YAVA Ambari ver 2.2 - Getting Started


YAVA Data Management Platform, or commonly referred to YAVA is the distribution of Hadoop for big data management with Hadoop cluster management and monitoring. YAVA is one of the Hadoop distros developed and supported by our experts at Labs247.

This section describes the information and tools that will be used to install YAVA SandBox using VirtualBox, and tutorial on how to use YAYA Sandbox. This section also contains tutorial on how to run HGrid247 on Yava, and some basic tutorials on how to use MapReduce, Hive and Hbase, including creating a user, and create, delete, or edit the database.

2.Sandbox Installation


2.2.Yava Sandbox Installation

To install YAVA SandBox in VirtualBox, complete the following steps:

  1. In the VirtualBox  Manager click the New button to create a new virtual machine.
    Create New

    Figure 1. Create New


  2. Set your virtual machine name and select Linux as OS type. Choose Red Hat (64-bit) as OS version for the YAYA SandBox
    Input Name, Select Type and Version

    Figure 2. Input Name, Select Type and Version


  3. Set the amount of memory for the VM, minimum xx GB
    Set Memory

    Figure 3. Set Memory


  4. Now you will be prompted to create a virtual hard disk. This is an important step in running your .vmdk file. Select the option ‘Use existing hard disk’ and click the “Choose a virtual hard disk file
    Import File VMDK

    Figure 4. Import File VMDK


  5. In the file selection window that opens up browse and select the .vmdk file you wish to open.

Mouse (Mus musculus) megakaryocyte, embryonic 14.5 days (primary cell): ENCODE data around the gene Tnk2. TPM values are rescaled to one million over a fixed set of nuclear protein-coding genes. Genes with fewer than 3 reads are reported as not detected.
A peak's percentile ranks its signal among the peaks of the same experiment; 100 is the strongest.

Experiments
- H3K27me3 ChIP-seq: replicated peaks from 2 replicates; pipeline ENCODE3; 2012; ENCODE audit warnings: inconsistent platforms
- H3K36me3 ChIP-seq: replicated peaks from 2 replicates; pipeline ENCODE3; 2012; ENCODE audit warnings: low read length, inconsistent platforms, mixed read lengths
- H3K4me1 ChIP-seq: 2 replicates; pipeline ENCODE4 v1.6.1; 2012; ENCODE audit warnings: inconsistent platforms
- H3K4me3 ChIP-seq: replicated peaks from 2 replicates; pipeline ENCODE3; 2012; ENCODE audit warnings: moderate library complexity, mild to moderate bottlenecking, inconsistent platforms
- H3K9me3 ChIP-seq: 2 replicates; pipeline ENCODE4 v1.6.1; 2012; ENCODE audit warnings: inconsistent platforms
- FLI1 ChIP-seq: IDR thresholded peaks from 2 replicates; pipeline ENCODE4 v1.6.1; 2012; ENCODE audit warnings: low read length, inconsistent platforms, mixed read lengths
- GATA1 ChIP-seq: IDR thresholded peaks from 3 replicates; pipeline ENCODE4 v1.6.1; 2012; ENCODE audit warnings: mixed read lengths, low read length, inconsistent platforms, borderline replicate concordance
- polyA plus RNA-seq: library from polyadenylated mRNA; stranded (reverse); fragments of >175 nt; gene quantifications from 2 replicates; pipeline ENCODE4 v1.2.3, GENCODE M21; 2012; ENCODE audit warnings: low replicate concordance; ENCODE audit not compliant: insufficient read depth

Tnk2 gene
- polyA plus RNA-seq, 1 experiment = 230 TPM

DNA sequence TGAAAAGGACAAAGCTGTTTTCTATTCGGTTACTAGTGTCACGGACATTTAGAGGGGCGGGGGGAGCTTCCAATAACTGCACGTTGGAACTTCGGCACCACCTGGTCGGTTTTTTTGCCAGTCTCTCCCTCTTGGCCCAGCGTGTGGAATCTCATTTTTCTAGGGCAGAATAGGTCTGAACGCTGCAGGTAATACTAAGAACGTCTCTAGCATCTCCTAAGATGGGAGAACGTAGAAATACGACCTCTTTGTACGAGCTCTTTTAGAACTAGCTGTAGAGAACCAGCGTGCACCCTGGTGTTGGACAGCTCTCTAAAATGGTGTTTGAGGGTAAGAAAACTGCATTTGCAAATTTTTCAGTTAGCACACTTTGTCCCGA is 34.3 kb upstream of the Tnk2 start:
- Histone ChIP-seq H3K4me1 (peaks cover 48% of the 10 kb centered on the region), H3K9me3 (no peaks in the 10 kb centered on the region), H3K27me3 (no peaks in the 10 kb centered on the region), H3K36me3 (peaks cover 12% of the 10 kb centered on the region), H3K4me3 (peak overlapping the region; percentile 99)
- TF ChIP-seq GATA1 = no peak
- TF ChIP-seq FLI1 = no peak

Select File VMDK

    Figure 5. Select File VMDK


  6. Now the ‘Use existing hard disk’ option will have the .vmdk file you selected. Click Create.
    Import File Finish

    Figure 6. Import File Finish


  7. Now your VirtualBox  Manager will have the new virtual machine listed. Click ‘Start’ to run the VM.
    Running YAVA SandBox

    Figure 7. Running YAVA SandBox


3.YAVA Tutorial

3.1.Startup Or Shutdown Service

Basic instruction to startup or shutdown YAVA Data Management Platform services :

  1. Open internet browser to access Ambari, and type :8080 or :8080
  2. Log into Ambari by using username : admin with default password : admin
  3. Start available services, for example select HDFS service and choose Start in Service Action
Startup Service

Figure 8. Startup Service

3.2.HDFS Basic Command

Below are some HDFS basic command :

  1. Inserting Data into HDFS
    • Download sample data sample_data.txt and saved in /home/yava directory
    • Create an input directory in HDFS
               $ hadoop fs -mkdir /user/input
    • Transfer and store the data file from local systems to the Hadoop file system using the put command.
               $ hadoop fs -put /home/yava/sample_data.txt /user/input
    • You can verify the file using ls command.
               $ hadoop fs -ls /user/input 
  2. Retrieving Data from HDFS
    • View sample_data.txt file in HDFS using cat command.
               $ hadoop fs -cat /user/input/sample_data.txt
    • Download the file from HDFS to the local file system using get command.
               $ hadoop fs -get /user/input/ /home/yava/
  3. Create New User in HDFS